Make people care by doing this repeatedly. Here’s the secret you tell…
# Us vs. Them. How to make people care.
There is great power in creating an Us vs. Them social dynamic. Us vs. the other guy. Us vs. the competition. Us vs. the cross town rival. Us vs. state.
This is how college football became such a hit phenomenon.
Roone Arledge was an early TV producer back in the 60’s. He was known as a good storyteller and journalist, someone who did quality work. The boss assigned college football broadcasts to Roone. At the time, this was not a posh assignment. Not desirable. There was little national fanfare — not even close to the frenzy of college football Saturdays in the fall that we all now know and love. Roone had to find a way to make people care.
Making people care is hard.
Making people care is hard. Most people already have their minds made up about what it is they like, trust, and prefer, and how they spend their time. If you come up with a new thing for them to like or pay attention to, you’re in for a struggle of mindshare and attention. It is hard!
How would Roone make them care?
By telling engaging, emotional stories to people.
# Emotional Storytelling — Making people care.
Roone and his team would begin the college football broadcasts by telling stories about the players, coaches, schools themselves, what they stood for, what they stood against, and who their cross-town rivals were. Roone brought visceral emotion and drive to stoke the college football flames each broadcast. Roone gave the fans reasons to pay attention to the college football games through his storytelling. And through his storytelling, he made people engaged emotionally, giving them skin in the game. Even for those who didn’t go to the schools playing football on that Saturday. He created an us vs. them social dynamic, a rivalry.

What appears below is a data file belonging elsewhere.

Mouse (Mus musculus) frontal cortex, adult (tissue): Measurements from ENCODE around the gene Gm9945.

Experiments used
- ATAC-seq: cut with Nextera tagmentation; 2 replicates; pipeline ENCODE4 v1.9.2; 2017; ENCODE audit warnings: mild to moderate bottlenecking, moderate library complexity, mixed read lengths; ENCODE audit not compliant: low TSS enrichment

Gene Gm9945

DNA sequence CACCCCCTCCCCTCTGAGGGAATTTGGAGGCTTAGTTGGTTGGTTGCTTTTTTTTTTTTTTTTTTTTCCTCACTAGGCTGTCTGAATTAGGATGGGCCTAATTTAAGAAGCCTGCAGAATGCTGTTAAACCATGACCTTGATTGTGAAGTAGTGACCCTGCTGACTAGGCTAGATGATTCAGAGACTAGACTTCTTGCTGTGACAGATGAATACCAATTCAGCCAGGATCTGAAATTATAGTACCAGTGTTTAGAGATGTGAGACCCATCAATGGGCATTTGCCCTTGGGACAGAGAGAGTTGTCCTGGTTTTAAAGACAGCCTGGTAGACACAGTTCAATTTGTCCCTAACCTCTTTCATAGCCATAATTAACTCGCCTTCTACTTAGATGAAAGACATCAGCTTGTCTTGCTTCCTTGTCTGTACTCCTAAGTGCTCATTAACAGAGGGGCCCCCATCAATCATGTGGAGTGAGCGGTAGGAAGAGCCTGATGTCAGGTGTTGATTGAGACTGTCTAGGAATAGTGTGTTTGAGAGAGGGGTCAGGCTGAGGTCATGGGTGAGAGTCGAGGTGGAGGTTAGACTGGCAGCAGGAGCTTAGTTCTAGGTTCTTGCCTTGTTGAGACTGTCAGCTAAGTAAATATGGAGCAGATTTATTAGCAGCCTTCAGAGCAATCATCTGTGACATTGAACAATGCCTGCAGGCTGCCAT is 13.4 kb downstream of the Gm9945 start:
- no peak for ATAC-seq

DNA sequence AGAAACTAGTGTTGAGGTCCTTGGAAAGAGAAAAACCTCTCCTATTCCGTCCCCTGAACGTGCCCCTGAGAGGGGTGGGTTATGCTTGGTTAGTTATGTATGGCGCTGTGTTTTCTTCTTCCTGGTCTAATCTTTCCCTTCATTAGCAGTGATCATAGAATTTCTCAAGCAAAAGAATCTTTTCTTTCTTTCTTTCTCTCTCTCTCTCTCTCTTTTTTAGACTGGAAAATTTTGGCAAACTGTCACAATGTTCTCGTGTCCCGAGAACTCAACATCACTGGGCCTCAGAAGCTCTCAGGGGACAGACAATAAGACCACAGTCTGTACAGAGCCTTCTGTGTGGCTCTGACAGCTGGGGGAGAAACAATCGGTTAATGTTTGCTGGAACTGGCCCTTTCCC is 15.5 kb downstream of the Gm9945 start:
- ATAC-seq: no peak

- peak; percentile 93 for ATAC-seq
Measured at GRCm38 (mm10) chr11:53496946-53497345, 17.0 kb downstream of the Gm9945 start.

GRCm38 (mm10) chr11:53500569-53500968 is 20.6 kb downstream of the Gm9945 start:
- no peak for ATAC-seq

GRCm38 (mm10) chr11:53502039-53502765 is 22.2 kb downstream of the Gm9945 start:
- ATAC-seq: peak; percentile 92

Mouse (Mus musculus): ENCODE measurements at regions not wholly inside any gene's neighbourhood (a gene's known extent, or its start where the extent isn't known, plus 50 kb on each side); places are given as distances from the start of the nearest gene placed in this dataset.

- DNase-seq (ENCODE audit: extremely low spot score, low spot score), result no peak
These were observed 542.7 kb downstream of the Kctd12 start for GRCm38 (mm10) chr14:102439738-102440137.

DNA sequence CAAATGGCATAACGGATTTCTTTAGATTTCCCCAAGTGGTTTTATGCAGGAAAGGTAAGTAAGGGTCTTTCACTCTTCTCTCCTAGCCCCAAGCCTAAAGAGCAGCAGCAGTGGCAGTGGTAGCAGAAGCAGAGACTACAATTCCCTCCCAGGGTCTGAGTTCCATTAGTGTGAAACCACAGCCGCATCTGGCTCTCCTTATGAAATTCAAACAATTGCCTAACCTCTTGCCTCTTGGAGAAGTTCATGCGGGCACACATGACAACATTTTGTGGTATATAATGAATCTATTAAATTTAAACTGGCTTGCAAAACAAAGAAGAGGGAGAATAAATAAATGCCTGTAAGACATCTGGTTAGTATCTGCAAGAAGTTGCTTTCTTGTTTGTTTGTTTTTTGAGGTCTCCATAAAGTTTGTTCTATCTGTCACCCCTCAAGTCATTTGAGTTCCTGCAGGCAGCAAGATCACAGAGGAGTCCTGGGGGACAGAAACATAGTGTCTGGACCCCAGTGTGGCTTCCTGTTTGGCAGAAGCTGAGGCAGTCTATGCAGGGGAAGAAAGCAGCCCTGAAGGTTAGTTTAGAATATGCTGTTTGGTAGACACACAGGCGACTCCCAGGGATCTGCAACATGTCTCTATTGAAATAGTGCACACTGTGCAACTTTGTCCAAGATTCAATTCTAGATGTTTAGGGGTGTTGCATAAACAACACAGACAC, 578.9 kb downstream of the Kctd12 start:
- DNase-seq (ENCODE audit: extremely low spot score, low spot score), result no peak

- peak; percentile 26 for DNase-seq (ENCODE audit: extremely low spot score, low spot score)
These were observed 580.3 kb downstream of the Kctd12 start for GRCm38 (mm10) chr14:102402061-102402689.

Pick a side, and get ready for battle!
We love sports in this country because we like a good, fair fight. Everybody loves a winner, which is why you see Kansas City Chiefs gear on people who would never have worn it the 2012 season when the Chiefs went 2–14. But once a team emerges victorious, fair-weather fans crawl out of the woodwork, fans the Chiefs never knew they had until they won it all.
NFL rivalries. College football rivalries. Hockey rivalries. Even golf rivalries. (OK, the golf analogy may be a stretch.) It is these emotional, bitter rivalries that set the story arc. These emotions are the catalyst, the inciting incident, to the pre-game, actual game, and post-game.
“You just lost the big one! How does that FEEL?!”
Ever wonder why the journalist on the sidelines always asks the players how they feel after a great victory or a terrible loss? Because they’re stoking the fires of emotion! 🔥
# Great storytelling fans the emotional flames.
It doesn’t take a marketing wizard to figure this out. It just takes the knowledge and experience of great storytelling to fan the emotional flames. A great day at the office for a sidelines reporter is when a player goes off the rails and rails on about someone, a teammate, a coach, a fan, the other team, or management live on camera. Doesn’t get juicier than that front page gossip!
And we as fans love it and gobble that stuff up. It is the journalist’s job to foment the emotional flames. Love them or hate them. There is no $ in the middle. Nothing draws others in like raw emotion on display.
Growing up in Nebraska, college football is an institution. You are all-in every Saturday in the fall. It’s all we got! Of course, it is religion. As it is in Oklahoma.
Nebraska’s early rival of decades ago was the Oklahoma Sooners. This was no small thing to play the Sooners. They were consistently awesome, had great playing talent and coaching, and showed up on game day. We took this seriously and usually matched-up well. No one ever knew who would come out on top at the end of the game. The broadcasters fed us emotionally-engaged, behind-the-scenes stories, and we all ate it up.
We could not get enough. And we still can’t!
The part that people tend to forget, the part that nobody remembers is what spawned it all in the first place? What was the inciting incident / incidents? What happened oh-so-long ago that brought us here to this place, at this time? What initially set off the Hatfields v. The McCoys? What was the impetus for Microsoft vs. Apple way back when? Why can’t Nebraska ever seem to beat top teams any more and compete in the top 10 like the ol’ Oklahoma rivalry days of the Big 8!? Why!?
And it doesn’t really matter because these emotional stories were set long ago.
Our emotions and our fuzzy memories are locked into our minds and cells and tissues like padlocks. The only place they’re going is into an argument about why our football team is still better than your football team — and it isn’t even football season for another 4 months!